Not just other witnesses, but leading questions from journalists or investigators can also have an influence.

Detectives are always keen to speak to witnesses before reporters are able to get to them, fearing that sensational aspects will filter into their recollections.

And even without the influence of other people, retaining an accurate recollection of a complex event is not easy.

Mr Roberts said stress was a major factor in distorted testimony.

"When you see a very violent episode you are likely to be under great stress that adversely affects your ability to recall events accurately.

"There is also a well-known effect called 'weapon focus'. If you are watching an event where someone is brandishing a gun you don't recall as much information - psychologists think naturally your focus is on the weapon."

In a rolling news society, the effect of the media is powerful.

"One of the most dangerous things about the [Stockwell] shooting is the amount of information that is in the public domain. Witnesses on the tube are likely to have seen other witness accounts, the official version and information that followed from the police," Mr Roberts said.


A high-stress situation like the Stockwell shooting can confuse witnesses

"Where a witness is exposed to post-event information that tends to get assimilated into the memory."

Mr Roberts cited a study of Amsterdam residents who lived near the site of a 1992 plane crash that claimed 43 lives after a cargo jet smashed into an apartment block.

"The crash was never filmed. But quite a large proportion were adamant they had seen footage on TV and could recall images that were very graphic.

"They had got all this information from various sources but remembered it as an image they had seen on TV."

And setting aside all these factors, eyewitnesses can get things wrong because of interpretation.

Photo shop manager Christopher Wells, who said he saw the Stockwell victim vaulting a ticket barrier, has since conceded that he must have seen a plain clothes police officer.

How do you think that eyewitness accounts should be used?

It depends on the character of the witness. First she or he should be scrupulously be vetted and then allowed as the witness. A bad tool does not give a well done job.
Firozali A. Mulla, Dar-Es-Salaam, Tanzania

I once witnessed a shooting. I clearly remember a man loading a shot gun, but I hid when the shooting began. The shot gun was never shot, but a hand gun was used. Police never believed me when I said another weapon was involved. This was probably due to the fact that, because of the stress of the event, I was not very clear about anything else involved in the shooting (such as descriptions of those involved). Therefore, having been in one of those situations, I agree it if what you saw was really what you saw or if it came from someone else. To this day I still wonder whether the image I have in my head of a man loading a shotgun was reality or my imagination.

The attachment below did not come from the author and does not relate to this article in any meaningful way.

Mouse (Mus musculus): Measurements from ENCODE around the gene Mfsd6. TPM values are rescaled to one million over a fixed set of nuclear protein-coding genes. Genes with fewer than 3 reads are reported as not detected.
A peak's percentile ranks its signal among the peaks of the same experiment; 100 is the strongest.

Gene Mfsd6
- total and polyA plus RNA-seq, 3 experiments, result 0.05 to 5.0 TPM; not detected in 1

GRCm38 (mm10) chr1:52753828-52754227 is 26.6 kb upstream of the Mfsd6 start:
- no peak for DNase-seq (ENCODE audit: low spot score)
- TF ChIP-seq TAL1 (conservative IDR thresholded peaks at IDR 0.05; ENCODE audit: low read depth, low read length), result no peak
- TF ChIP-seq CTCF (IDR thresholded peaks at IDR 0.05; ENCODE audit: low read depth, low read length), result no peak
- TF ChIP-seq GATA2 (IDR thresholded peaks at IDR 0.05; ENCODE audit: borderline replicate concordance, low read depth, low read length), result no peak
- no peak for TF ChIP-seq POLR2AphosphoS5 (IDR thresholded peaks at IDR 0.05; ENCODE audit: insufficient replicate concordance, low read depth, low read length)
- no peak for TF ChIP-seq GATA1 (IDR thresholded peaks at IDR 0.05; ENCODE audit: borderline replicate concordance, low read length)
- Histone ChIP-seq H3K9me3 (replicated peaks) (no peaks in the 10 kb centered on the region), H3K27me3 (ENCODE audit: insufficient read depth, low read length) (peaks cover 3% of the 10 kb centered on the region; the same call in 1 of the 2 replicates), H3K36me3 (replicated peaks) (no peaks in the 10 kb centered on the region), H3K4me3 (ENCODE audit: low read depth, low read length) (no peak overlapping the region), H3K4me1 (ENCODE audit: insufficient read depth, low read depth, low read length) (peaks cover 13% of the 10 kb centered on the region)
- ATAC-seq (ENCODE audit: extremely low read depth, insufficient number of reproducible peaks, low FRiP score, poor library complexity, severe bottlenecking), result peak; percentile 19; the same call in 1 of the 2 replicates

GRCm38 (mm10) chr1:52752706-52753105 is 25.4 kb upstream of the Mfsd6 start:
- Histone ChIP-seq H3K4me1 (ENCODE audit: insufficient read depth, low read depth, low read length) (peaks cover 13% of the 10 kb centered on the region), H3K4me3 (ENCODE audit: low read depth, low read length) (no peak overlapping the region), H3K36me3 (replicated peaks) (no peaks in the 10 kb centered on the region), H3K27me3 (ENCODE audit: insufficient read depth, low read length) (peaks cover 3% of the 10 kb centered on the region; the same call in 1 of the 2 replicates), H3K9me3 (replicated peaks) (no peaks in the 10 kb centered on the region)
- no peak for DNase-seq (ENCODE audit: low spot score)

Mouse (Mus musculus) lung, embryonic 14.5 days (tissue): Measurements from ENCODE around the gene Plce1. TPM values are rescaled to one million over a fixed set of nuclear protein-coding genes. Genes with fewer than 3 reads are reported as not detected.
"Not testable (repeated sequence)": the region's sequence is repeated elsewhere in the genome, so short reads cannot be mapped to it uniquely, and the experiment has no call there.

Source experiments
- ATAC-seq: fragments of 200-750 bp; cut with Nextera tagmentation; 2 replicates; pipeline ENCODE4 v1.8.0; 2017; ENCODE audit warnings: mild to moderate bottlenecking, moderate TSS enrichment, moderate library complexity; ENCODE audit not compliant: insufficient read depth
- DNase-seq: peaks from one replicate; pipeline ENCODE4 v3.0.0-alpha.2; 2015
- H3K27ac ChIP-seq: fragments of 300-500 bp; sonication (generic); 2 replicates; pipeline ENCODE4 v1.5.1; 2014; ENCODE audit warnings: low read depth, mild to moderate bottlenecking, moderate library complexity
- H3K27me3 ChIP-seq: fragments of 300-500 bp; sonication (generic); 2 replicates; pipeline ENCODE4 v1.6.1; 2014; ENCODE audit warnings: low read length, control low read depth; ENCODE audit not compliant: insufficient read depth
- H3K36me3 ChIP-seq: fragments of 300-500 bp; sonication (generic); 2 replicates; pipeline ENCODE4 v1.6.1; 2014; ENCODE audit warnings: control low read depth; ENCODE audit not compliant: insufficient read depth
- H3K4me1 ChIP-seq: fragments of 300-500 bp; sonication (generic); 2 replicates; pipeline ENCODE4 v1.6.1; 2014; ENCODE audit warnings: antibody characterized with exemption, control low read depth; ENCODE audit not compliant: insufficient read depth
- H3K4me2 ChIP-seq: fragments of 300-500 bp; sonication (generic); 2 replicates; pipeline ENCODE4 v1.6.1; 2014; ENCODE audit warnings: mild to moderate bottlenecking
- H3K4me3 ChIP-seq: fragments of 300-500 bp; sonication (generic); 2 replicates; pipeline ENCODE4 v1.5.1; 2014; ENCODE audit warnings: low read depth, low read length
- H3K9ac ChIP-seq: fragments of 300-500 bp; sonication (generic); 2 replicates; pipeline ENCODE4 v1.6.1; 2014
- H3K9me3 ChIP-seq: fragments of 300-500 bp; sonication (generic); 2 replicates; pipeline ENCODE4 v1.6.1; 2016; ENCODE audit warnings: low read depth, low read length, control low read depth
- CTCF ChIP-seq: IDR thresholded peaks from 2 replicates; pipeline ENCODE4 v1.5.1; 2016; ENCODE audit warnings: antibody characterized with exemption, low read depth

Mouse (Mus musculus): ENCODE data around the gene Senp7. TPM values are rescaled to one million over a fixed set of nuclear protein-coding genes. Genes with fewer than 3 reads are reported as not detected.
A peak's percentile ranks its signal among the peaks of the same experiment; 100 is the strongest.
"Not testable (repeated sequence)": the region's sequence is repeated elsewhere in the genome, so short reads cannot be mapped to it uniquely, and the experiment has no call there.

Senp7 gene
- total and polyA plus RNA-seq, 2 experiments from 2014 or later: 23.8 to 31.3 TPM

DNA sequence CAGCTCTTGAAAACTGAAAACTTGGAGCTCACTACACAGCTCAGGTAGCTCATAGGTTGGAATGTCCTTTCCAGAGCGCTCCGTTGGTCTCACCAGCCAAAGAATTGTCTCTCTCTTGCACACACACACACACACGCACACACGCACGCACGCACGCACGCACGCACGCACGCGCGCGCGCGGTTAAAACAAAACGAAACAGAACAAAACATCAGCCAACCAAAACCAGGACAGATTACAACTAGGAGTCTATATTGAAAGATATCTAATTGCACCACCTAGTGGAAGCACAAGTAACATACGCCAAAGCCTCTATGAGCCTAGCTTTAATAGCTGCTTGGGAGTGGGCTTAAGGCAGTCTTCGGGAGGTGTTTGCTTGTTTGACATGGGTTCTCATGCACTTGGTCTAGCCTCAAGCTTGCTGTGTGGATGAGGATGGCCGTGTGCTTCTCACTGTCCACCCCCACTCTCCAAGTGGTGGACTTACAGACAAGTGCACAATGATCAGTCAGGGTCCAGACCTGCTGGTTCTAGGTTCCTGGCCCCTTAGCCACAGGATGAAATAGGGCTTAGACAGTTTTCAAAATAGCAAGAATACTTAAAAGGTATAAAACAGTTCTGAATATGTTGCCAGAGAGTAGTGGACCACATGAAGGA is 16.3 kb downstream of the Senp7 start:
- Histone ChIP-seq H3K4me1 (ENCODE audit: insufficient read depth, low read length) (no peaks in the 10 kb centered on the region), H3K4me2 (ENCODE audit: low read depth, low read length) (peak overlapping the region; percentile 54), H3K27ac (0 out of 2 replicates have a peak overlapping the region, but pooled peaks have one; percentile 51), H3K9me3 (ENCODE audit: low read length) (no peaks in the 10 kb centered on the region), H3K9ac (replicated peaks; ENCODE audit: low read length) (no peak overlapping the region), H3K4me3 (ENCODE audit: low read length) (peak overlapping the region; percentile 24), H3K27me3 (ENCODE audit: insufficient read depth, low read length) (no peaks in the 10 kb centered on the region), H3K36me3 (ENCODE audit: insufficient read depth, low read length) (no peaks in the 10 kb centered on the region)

Colin Donaldson, Geneva, Switzerland

This just highlights the danger of the rolling-news services. All the TV companies are determined to 'get the facts to the public' first and consequently make big mistakes. I'd much rather wait until the journalist has had a chance to sift and verify the facts before telling me anything.
Stritchy, Bedford

Whilst I treat witness statements with a certain degree of scepticism, I do the same for leaked reports. Leaking is a politically motivated exercise intended to sway thought or opinion. We do a disservice to our police force and Mr de Menezes by pre-empting the findings of this inquiry.
Ross Brown, London, England

I was asked to give an eyewitness account of an accident six months after it happened and I was astonished at how poor my recall was; even getting the vehicle colours wrong. Eyewitness accounts can be very unreliable if they are not recorded at the time of the incident and I agree they (eyewitness accounts) should only be taken as true if supported by other 'hard' evidence.
Shane McDermott, Derry

As has been explained, eyewitness accounts can be very unreliable, but this is often made worse in court by the fact that eyewitness accounts are also the most readily believed evidence by a jury. I feel that unless there is other evidence to back up these reports it should be emphasised to juries how unreliable eyewitness statements can be so injustices are less likely to occur.
Justin Key, Portmsouth, UK